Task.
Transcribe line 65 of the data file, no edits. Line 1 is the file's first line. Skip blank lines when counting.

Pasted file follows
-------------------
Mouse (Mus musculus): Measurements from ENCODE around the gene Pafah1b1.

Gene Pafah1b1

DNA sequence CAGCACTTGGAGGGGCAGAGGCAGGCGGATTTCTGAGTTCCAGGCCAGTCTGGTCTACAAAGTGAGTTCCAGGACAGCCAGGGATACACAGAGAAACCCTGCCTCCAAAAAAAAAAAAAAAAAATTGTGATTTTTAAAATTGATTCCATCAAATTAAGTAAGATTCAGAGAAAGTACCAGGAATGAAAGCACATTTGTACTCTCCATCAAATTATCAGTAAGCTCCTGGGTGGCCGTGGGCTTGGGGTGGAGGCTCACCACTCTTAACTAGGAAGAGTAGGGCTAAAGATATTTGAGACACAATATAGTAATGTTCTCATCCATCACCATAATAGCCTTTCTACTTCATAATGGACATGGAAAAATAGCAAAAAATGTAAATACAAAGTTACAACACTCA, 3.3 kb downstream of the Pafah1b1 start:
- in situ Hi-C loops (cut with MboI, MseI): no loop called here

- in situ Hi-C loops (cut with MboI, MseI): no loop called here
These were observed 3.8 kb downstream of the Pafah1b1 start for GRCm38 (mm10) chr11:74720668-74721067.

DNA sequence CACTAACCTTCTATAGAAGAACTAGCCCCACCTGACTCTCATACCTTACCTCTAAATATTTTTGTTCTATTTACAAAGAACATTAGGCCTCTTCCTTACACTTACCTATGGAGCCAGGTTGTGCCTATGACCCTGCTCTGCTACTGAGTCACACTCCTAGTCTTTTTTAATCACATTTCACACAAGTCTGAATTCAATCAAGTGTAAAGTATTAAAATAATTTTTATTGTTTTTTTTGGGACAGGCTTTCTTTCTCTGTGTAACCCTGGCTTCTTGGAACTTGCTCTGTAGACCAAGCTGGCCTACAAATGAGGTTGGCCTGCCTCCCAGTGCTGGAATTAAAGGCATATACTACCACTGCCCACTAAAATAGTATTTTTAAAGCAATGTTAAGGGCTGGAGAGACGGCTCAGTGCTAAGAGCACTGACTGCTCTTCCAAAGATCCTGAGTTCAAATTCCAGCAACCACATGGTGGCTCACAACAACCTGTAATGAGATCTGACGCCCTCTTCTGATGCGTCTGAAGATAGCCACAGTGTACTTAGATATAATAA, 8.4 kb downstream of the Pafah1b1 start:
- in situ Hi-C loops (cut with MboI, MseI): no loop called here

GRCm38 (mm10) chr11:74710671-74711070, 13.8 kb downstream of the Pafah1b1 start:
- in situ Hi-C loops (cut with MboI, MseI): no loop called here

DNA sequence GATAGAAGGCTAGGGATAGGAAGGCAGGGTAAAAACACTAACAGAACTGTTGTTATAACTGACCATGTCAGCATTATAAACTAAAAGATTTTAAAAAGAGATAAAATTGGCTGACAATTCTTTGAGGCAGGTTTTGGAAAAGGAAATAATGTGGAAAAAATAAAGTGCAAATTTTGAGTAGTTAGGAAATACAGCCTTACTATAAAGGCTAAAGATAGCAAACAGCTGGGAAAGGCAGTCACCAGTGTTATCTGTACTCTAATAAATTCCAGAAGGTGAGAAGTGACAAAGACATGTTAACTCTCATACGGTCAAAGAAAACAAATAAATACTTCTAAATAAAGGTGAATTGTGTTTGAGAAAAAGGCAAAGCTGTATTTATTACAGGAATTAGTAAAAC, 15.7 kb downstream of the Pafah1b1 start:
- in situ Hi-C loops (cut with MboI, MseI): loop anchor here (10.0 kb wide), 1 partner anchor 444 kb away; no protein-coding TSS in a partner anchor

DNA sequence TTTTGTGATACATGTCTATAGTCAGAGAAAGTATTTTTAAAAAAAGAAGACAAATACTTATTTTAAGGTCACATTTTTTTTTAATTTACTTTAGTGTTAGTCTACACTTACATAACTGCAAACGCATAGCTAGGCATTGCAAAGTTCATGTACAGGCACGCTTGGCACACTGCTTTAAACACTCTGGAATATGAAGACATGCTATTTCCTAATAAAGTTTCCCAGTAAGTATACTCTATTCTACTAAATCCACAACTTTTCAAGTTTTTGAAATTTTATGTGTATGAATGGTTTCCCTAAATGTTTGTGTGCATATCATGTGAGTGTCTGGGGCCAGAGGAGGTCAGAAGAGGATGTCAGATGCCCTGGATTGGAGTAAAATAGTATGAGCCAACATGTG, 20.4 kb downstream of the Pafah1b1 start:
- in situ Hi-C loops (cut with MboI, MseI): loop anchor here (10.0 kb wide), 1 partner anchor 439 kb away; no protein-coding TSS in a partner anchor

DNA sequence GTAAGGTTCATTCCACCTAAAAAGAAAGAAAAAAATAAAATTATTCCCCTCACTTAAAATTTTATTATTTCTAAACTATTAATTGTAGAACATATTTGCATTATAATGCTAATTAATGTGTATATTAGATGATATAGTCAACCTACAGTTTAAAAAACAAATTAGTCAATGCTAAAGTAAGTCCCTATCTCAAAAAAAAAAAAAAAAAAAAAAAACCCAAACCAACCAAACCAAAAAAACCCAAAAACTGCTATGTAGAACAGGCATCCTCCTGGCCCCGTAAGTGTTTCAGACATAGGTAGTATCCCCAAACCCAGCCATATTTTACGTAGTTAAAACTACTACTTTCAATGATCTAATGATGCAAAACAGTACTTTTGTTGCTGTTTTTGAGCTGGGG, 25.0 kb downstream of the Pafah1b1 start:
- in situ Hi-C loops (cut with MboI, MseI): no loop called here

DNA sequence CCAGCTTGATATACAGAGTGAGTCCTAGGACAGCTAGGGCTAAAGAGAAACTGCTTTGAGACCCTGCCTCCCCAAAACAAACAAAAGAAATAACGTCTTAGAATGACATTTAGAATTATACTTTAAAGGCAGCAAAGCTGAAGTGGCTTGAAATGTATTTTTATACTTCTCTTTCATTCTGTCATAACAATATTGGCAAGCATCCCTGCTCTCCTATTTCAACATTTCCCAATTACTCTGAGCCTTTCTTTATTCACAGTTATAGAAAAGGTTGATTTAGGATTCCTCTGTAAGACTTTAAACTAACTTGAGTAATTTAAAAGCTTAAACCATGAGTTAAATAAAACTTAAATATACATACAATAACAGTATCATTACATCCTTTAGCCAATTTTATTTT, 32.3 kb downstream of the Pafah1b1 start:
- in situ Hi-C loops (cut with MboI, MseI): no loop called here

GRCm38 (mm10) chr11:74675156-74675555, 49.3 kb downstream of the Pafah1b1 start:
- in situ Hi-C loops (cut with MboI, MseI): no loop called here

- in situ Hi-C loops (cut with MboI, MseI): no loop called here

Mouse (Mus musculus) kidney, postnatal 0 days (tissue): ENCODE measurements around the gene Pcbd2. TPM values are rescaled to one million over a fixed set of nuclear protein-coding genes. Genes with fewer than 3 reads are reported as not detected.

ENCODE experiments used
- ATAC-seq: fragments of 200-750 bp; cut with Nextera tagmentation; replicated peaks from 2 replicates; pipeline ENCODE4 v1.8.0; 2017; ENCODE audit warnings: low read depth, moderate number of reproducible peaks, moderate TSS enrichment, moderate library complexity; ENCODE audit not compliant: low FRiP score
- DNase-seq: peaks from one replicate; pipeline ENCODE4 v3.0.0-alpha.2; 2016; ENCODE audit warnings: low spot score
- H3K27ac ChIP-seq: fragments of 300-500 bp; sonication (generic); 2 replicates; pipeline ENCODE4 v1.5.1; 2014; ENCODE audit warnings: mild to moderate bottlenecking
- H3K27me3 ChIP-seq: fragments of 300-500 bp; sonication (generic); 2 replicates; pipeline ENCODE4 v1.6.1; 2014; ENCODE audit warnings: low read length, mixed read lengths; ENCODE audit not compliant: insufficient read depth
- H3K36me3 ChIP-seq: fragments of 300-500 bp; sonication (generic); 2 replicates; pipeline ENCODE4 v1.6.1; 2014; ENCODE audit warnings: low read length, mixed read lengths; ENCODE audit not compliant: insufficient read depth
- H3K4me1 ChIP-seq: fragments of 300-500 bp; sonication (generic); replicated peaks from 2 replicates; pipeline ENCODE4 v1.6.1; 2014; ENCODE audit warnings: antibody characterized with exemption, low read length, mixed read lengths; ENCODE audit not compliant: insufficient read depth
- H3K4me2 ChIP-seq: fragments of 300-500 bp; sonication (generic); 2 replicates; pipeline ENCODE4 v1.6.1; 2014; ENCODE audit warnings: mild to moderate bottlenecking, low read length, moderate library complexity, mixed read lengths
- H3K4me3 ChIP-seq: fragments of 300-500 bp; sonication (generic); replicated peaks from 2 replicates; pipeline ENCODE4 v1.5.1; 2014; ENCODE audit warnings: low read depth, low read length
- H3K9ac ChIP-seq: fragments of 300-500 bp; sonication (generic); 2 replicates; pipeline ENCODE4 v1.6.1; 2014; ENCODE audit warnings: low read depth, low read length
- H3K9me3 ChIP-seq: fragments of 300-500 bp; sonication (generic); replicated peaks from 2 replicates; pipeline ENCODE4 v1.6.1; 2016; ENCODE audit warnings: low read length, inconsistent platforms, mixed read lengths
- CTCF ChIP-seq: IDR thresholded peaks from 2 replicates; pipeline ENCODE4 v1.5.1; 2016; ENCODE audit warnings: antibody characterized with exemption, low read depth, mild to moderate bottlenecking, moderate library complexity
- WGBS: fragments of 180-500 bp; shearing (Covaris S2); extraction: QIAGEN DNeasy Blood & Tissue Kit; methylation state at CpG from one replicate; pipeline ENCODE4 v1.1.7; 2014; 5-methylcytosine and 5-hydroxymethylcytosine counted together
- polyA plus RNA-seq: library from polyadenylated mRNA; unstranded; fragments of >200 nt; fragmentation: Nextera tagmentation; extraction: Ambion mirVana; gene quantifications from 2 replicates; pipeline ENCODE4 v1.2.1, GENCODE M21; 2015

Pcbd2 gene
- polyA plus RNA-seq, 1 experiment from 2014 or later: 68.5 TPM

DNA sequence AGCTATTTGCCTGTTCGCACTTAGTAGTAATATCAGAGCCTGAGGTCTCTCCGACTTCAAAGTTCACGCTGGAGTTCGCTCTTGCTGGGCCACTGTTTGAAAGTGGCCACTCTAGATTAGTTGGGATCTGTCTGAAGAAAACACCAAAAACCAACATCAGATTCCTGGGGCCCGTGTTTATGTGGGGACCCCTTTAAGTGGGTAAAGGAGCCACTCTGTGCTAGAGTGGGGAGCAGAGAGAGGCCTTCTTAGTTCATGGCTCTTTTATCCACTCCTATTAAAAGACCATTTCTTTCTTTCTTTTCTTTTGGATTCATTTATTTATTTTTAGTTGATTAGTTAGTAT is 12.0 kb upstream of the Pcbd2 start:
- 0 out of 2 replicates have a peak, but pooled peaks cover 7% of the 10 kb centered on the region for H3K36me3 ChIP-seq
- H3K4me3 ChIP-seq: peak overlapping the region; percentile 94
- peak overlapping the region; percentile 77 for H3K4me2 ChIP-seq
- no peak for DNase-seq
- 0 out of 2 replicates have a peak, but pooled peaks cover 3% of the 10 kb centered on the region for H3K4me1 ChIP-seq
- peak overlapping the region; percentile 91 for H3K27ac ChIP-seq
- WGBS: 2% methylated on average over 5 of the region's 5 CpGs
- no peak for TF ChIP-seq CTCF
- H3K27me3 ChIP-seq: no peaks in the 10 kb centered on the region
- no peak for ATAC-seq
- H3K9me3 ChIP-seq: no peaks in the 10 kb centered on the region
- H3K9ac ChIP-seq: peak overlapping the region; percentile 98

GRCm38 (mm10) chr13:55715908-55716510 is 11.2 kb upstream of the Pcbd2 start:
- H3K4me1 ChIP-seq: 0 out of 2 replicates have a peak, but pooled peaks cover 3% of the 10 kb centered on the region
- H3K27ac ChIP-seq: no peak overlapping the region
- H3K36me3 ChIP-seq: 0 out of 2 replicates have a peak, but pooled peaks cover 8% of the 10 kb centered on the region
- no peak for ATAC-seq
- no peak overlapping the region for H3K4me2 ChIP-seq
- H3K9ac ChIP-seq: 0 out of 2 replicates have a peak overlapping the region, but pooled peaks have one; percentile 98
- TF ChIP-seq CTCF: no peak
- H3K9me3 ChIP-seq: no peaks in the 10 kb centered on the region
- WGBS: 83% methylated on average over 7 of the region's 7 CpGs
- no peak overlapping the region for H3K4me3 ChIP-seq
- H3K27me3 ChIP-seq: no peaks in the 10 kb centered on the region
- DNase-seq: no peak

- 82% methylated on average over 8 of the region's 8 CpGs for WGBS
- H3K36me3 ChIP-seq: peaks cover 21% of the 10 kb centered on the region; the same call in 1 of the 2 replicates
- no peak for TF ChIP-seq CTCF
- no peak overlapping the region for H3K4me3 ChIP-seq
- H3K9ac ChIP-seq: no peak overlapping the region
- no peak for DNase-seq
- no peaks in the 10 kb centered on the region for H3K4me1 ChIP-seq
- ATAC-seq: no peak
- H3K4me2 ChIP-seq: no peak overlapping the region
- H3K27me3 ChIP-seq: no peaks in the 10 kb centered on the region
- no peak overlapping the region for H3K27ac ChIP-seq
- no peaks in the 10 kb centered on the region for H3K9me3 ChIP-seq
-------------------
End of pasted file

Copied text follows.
- 82% methylated on average over 8 of the region's 8 CpGs for WGBS